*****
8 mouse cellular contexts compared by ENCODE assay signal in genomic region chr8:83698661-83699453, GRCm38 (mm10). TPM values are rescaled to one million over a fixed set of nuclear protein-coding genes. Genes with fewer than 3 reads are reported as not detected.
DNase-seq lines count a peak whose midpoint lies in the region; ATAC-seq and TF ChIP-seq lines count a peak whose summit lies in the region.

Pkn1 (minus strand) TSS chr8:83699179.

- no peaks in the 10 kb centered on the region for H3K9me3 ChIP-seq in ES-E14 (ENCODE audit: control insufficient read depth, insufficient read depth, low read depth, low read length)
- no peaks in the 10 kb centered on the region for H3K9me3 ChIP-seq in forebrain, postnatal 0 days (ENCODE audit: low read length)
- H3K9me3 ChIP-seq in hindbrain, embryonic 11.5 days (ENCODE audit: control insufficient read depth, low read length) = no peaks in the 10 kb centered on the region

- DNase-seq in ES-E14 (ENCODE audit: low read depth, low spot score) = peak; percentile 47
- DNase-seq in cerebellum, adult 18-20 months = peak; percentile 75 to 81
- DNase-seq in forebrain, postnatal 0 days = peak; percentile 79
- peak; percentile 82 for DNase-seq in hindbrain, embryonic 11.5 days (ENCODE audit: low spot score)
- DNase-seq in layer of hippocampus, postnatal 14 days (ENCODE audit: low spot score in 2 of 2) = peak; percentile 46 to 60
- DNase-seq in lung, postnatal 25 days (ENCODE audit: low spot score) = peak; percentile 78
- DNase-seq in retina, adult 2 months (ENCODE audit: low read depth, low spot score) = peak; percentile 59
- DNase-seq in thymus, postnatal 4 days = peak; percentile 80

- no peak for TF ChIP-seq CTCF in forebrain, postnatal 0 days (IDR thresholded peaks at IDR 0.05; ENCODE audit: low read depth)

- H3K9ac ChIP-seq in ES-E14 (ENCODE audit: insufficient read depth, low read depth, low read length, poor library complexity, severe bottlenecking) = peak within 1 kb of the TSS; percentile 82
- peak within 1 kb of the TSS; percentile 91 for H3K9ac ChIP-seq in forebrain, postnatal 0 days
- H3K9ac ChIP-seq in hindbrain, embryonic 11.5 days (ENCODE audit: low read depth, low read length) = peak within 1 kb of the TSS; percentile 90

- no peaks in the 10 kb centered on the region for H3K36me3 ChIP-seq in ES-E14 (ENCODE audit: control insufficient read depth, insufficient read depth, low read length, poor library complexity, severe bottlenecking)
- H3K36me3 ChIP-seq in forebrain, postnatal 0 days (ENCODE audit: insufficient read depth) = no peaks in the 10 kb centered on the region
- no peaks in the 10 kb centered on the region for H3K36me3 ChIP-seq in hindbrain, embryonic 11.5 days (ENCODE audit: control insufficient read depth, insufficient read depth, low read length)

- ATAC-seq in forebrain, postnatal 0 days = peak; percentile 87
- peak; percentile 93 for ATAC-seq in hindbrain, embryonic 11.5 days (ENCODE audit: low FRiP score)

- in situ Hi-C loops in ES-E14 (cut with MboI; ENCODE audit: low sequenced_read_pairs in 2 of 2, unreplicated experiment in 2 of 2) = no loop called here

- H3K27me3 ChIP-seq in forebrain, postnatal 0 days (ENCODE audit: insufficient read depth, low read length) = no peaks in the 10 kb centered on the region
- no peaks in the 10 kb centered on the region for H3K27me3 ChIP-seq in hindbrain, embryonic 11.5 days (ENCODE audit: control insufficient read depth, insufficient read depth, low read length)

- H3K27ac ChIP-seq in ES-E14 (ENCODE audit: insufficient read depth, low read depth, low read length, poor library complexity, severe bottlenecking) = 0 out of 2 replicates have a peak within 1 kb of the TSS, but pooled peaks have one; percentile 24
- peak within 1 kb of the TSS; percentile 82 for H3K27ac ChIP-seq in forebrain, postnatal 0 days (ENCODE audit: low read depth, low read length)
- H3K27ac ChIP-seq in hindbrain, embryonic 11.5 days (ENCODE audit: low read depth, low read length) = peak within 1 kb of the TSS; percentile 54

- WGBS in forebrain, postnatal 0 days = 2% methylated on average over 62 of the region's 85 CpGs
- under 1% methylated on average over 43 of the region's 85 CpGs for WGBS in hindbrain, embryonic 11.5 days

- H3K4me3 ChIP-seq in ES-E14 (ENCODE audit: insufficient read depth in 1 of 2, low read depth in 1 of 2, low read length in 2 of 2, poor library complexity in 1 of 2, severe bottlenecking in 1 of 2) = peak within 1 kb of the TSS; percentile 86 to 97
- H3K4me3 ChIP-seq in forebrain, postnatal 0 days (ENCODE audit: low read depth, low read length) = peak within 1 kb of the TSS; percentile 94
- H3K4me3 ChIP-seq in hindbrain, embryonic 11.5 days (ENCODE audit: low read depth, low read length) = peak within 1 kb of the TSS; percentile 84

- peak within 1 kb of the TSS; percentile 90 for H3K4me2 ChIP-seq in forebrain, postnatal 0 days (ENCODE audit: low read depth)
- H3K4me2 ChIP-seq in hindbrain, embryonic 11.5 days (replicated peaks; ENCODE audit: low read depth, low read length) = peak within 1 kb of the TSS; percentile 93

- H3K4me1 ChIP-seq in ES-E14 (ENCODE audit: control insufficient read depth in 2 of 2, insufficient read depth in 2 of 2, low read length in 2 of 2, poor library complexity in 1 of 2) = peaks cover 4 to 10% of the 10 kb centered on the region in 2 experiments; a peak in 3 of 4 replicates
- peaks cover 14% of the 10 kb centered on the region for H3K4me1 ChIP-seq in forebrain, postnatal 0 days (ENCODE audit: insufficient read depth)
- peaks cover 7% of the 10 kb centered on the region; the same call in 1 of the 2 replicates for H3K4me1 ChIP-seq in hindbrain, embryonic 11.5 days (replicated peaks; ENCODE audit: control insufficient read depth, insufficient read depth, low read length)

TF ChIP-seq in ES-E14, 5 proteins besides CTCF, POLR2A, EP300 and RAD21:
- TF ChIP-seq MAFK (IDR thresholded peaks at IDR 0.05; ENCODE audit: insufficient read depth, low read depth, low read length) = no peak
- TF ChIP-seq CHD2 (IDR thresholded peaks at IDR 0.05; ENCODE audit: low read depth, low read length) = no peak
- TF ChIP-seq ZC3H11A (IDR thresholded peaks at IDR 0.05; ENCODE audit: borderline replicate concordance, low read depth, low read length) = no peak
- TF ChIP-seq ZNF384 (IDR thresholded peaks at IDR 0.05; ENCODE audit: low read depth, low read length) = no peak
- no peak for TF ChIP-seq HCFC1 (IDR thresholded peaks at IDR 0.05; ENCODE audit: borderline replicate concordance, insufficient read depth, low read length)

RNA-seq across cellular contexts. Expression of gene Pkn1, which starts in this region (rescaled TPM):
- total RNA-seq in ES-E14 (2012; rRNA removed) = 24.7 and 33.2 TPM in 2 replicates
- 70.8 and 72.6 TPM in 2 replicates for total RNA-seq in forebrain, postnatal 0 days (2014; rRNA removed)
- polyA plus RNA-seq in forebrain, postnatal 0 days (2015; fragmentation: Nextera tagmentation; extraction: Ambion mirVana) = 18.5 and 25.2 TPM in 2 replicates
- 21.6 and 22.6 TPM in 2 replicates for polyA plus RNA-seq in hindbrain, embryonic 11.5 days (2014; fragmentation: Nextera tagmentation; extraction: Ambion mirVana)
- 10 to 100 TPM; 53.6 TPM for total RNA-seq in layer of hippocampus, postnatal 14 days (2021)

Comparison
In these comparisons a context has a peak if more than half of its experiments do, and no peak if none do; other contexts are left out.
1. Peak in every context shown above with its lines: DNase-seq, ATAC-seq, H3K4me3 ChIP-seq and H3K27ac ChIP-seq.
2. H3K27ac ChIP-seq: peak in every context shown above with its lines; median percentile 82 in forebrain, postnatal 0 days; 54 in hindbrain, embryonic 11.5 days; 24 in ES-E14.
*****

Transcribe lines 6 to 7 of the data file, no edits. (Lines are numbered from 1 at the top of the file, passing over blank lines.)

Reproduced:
- H3K9me3 ChIP-seq in hindbrain, embryonic 11.5 days (ENCODE audit: control insufficient read depth, low read length) = no peaks in the 10 kb centered on the region

- DNase-seq in ES-E14 (ENCODE audit: low read depth, low spot score) = peak; percentile 47